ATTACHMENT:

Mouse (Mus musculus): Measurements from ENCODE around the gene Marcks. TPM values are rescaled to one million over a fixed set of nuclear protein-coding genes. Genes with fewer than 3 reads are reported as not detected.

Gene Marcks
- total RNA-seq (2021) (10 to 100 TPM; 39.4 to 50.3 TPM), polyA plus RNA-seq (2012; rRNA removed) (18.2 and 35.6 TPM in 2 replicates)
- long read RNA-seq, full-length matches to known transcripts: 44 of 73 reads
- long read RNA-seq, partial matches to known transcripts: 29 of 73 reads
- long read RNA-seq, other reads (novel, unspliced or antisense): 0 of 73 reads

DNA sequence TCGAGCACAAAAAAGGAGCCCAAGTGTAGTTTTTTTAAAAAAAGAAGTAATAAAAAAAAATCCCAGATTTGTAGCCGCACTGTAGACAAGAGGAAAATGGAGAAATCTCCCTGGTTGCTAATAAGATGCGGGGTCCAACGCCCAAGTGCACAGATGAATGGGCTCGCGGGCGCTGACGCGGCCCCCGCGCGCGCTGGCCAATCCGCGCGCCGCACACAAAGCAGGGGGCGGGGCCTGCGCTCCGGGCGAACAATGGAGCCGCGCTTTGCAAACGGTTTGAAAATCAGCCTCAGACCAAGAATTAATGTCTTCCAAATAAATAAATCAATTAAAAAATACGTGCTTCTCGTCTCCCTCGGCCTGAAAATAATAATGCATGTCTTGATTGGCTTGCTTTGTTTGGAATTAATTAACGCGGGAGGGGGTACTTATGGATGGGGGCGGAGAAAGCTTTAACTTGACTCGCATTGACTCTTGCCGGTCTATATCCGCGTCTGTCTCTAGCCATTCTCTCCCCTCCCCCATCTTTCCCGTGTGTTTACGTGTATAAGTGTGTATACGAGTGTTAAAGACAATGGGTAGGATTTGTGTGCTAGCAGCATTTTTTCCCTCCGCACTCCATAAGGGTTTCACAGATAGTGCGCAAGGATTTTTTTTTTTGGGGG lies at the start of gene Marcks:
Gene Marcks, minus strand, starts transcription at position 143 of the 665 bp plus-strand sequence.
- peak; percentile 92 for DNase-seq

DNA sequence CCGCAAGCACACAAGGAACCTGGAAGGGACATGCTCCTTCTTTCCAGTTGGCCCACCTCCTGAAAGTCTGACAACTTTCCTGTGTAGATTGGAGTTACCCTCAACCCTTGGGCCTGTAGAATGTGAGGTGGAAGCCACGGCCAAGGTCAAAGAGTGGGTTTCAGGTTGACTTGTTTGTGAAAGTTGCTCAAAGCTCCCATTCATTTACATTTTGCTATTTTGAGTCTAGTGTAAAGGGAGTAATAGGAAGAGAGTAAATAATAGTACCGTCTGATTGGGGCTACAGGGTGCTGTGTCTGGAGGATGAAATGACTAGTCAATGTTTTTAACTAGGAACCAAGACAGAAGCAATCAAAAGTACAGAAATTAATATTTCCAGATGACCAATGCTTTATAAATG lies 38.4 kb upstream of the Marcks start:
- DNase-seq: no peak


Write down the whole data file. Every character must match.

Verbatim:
Mouse (Mus musculus): Measurements from ENCODE around the gene Marcks. TPM values are rescaled to one million over a fixed set of nuclear protein-coding genes. Genes with fewer than 3 reads are reported as not detected.

Gene Marcks
- total RNA-seq (2021) (10 to 100 TPM; 39.4 to 50.3 TPM), polyA plus RNA-seq (2012; rRNA removed) (18.2 and 35.6 TPM in 2 replicates)
- long read RNA-seq, full-length matches to known transcripts: 44 of 73 reads
- long read RNA-seq, partial matches to known transcripts: 29 of 73 reads
- long read RNA-seq, other reads (novel, unspliced or antisense): 0 of 73 reads

DNA sequence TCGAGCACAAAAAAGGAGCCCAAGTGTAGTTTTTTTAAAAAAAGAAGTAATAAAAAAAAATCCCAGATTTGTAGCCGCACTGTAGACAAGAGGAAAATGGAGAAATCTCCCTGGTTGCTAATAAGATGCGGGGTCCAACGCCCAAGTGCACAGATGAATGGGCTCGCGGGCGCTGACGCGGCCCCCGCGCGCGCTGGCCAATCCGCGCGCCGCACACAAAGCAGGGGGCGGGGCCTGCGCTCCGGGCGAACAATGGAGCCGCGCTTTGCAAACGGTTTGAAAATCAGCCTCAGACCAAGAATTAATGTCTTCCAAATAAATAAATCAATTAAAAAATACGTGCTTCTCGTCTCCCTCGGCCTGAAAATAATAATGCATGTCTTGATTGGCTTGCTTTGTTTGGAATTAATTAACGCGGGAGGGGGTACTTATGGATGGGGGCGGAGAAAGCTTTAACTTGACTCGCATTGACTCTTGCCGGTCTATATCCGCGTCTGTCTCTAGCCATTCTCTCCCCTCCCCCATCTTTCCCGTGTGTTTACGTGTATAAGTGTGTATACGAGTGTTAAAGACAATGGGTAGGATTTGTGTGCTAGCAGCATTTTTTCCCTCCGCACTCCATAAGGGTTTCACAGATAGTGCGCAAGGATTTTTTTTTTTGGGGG lies at the start of gene Marcks:
Gene Marcks, minus strand, starts transcription at position 143 of the 665 bp plus-strand sequence.
- peak; percentile 92 for DNase-seq

DNA sequence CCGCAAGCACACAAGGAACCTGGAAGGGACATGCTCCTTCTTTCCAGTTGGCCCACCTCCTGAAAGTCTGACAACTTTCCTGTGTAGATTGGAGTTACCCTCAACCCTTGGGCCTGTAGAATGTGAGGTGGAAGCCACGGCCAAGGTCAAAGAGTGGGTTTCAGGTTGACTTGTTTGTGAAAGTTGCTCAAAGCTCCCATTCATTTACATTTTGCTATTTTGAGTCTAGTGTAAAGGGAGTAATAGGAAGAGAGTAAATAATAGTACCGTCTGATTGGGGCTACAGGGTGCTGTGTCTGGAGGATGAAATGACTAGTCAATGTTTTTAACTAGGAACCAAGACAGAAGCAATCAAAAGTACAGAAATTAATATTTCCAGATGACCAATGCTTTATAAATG lies 38.4 kb upstream of the Marcks start:
- DNase-seq: no peak